EDEN PRAIRIE, Minn. - NASA astronaut Mark Vande Hei has returned after a record 355-day mission at the International Space Station, marking the longest space flight ever by an American astronaut.
Vande Hei, who was raised in Minnesota and went to St. John’s University, spoke with journalists Tuesday after landing in Kazakhstan on March 30. He deflected praise for the record he set, calling it a record for the whole team because this type of long-duration flight "is something we need to do to help further our ability to explore further and further away from our home planet earth."
During his time at the space station, Vande Hei said there were 60 to 100 experiments going on at any given moment. And he noted his body is part of the experiment, with scientists gathering data from him in the years to come.
When he landed back on earth, he was able to walk on his own after about eight hours, he said, though he was "certainly wobbly." He credited following NASA’s exercise protocols with helping him stay healthy, and though he has some aches and pains, he’s looking forward to getting those resolved. Vande Hei will spend a couple of hours a day in physical therapy now that he’s back on earth.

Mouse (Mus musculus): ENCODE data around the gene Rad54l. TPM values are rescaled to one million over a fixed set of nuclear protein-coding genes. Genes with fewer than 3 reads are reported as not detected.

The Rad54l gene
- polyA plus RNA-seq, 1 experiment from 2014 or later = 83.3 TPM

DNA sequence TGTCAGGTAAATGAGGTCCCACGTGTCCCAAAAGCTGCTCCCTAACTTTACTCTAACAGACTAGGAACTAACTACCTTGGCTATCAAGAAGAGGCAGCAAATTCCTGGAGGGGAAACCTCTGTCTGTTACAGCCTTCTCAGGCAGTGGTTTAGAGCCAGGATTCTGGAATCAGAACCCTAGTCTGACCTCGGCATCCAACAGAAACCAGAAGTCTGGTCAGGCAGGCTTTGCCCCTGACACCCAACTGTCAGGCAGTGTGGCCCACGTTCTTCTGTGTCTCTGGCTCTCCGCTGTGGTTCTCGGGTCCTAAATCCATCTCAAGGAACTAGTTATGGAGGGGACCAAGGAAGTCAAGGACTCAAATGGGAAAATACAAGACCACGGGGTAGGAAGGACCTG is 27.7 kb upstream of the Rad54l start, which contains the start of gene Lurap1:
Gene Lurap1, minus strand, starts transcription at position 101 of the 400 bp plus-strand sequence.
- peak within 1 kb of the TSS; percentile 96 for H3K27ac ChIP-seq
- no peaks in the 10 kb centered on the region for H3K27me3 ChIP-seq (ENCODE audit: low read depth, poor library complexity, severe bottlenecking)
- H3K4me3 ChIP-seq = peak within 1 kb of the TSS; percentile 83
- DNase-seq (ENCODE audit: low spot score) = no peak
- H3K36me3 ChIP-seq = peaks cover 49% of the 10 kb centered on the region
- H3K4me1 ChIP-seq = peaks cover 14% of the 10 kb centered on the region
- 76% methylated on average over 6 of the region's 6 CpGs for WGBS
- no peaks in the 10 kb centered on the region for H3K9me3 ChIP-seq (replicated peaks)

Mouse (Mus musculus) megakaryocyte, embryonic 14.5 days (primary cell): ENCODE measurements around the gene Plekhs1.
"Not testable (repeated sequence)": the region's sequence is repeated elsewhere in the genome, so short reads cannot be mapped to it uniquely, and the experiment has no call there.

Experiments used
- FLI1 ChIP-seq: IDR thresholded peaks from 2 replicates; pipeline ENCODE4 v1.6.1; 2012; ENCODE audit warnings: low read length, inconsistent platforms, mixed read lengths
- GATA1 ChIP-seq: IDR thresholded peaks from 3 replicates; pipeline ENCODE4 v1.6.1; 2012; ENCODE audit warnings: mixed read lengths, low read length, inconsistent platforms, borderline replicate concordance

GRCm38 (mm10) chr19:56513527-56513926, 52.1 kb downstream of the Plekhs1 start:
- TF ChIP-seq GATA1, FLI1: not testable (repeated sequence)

Meanwhile, Vande Hei commented on being at the International Space Station when Russia invaded Ukraine. Throughout his time in space, he said his relationship between Russian astronauts remained positive. And despite escalating tensions between Russia and Ukraine, his return to Earth followed customary procedures — there were fears Russia would leave Vande Hei in space, but he said he wasn’t concerned.
"I never perceived those tweets as anything to take seriously as far as – I just had too much confidence in our cooperation to date to take those tweets as anything but something that was meant for a different audience than myself," Vande Hei said.
While Vande Hei said he and his crewmates did discuss the conflict between Russia and Ukraine, their focus remained on their mission together and he and his crewmates continue to be good friends.